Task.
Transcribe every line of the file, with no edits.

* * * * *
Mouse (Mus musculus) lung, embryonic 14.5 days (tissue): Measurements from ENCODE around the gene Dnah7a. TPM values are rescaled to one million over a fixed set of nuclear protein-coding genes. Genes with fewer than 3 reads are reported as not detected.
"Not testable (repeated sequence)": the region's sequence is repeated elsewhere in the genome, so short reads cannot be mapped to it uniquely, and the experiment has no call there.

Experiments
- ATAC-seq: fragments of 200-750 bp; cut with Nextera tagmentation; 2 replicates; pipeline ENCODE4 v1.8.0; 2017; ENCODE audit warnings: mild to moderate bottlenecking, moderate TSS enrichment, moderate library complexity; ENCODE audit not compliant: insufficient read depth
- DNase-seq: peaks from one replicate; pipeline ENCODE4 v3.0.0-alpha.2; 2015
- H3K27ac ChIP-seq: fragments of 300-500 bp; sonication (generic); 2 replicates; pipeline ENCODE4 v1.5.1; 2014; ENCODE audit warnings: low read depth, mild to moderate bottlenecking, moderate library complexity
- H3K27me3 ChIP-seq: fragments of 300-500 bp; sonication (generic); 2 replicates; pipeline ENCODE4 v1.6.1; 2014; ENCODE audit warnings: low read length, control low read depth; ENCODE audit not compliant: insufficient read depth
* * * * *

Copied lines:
Mouse (Mus musculus) lung, embryonic 14.5 days (tissue): Measurements from ENCODE around the gene Dnah7a. TPM values are rescaled to one million over a fixed set of nuclear protein-coding genes. Genes with fewer than 3 reads are reported as not detected.
"Not testable (repeated sequence)": the region's sequence is repeated elsewhere in the genome, so short reads cannot be mapped to it uniquely, and the experiment has no call there.

Experiments
- ATAC-seq: fragments of 200-750 bp; cut with Nextera tagmentation; 2 replicates; pipeline ENCODE4 v1.8.0; 2017; ENCODE audit warnings: mild to moderate bottlenecking, moderate TSS enrichment, moderate library complexity; ENCODE audit not compliant: insufficient read depth
- DNase-seq: peaks from one replicate; pipeline ENCODE4 v3.0.0-alpha.2; 2015
- H3K27ac ChIP-seq: fragments of 300-500 bp; sonication (generic); 2 replicates; pipeline ENCODE4 v1.5.1; 2014; ENCODE audit warnings: low read depth, mild to moderate bottlenecking, moderate library complexity
- H3K27me3 ChIP-seq: fragments of 300-500 bp; sonication (generic); 2 replicates; pipeline ENCODE4 v1.6.1; 2014; ENCODE audit warnings: low read length, control low read depth; ENCODE audit not compliant: insufficient read depth